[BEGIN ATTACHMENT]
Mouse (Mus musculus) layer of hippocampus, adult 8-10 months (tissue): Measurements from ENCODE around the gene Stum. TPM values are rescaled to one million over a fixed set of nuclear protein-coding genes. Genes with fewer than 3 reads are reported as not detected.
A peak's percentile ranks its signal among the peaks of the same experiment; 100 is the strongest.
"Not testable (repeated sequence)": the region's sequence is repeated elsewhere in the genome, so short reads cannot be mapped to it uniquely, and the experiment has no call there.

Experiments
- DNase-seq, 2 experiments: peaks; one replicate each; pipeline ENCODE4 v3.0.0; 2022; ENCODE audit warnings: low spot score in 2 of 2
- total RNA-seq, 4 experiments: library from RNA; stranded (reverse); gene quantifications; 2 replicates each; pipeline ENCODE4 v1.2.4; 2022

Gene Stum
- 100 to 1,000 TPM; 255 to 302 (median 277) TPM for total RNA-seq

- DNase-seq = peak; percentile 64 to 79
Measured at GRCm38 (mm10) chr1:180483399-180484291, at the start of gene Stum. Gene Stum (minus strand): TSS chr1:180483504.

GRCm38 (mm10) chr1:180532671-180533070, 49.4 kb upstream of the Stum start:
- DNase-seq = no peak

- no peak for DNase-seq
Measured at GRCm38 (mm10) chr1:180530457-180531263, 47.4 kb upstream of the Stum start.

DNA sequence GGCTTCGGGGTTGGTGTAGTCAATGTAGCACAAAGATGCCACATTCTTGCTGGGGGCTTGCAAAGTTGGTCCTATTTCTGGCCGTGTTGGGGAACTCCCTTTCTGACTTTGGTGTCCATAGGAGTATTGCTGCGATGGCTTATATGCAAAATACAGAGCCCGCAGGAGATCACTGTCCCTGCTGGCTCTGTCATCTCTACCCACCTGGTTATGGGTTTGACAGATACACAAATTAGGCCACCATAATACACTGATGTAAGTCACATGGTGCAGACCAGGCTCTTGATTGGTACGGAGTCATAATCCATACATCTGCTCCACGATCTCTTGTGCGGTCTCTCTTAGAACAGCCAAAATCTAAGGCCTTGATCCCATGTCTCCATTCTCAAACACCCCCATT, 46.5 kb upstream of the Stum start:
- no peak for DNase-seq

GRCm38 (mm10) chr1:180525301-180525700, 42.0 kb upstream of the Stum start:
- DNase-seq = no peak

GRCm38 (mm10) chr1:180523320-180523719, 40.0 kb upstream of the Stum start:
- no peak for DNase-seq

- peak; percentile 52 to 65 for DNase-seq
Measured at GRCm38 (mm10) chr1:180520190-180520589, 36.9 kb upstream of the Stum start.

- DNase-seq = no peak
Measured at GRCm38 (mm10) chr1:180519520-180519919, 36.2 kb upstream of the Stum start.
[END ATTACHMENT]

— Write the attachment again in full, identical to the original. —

Mouse (Mus musculus) layer of hippocampus, adult 8-10 months (tissue): Measurements from ENCODE around the gene Stum. TPM values are rescaled to one million over a fixed set of nuclear protein-coding genes. Genes with fewer than 3 reads are reported as not detected.
A peak's percentile ranks its signal among the peaks of the same experiment; 100 is the strongest.
"Not testable (repeated sequence)": the region's sequence is repeated elsewhere in the genome, so short reads cannot be mapped to it uniquely, and the experiment has no call there.

Experiments
- DNase-seq, 2 experiments: peaks; one replicate each; pipeline ENCODE4 v3.0.0; 2022; ENCODE audit warnings: low spot score in 2 of 2
- total RNA-seq, 4 experiments: library from RNA; stranded (reverse); gene quantifications; 2 replicates each; pipeline ENCODE4 v1.2.4; 2022

Gene Stum
- 100 to 1,000 TPM; 255 to 302 (median 277) TPM for total RNA-seq

- DNase-seq = peak; percentile 64 to 79
Measured at GRCm38 (mm10) chr1:180483399-180484291, at the start of gene Stum. Gene Stum (minus strand): TSS chr1:180483504.

GRCm38 (mm10) chr1:180532671-180533070, 49.4 kb upstream of the Stum start:
- DNase-seq = no peak

- no peak for DNase-seq
Measured at GRCm38 (mm10) chr1:180530457-180531263, 47.4 kb upstream of the Stum start.

DNA sequence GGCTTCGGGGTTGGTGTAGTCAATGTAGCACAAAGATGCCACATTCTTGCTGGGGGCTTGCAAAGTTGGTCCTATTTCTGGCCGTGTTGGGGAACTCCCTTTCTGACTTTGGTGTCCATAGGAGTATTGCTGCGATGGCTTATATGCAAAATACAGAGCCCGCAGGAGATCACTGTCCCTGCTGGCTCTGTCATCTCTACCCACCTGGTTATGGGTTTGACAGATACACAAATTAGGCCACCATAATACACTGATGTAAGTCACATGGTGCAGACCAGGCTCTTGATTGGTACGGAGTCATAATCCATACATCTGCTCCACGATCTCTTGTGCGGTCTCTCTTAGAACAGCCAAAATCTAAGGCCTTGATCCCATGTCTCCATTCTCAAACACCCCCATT, 46.5 kb upstream of the Stum start:
- no peak for DNase-seq

GRCm38 (mm10) chr1:180525301-180525700, 42.0 kb upstream of the Stum start:
- DNase-seq = no peak

GRCm38 (mm10) chr1:180523320-180523719, 40.0 kb upstream of the Stum start:
- no peak for DNase-seq

- peak; percentile 52 to 65 for DNase-seq
Measured at GRCm38 (mm10) chr1:180520190-180520589, 36.9 kb upstream of the Stum start.

- DNase-seq = no peak
Measured at GRCm38 (mm10) chr1:180519520-180519919, 36.2 kb upstream of the Stum start.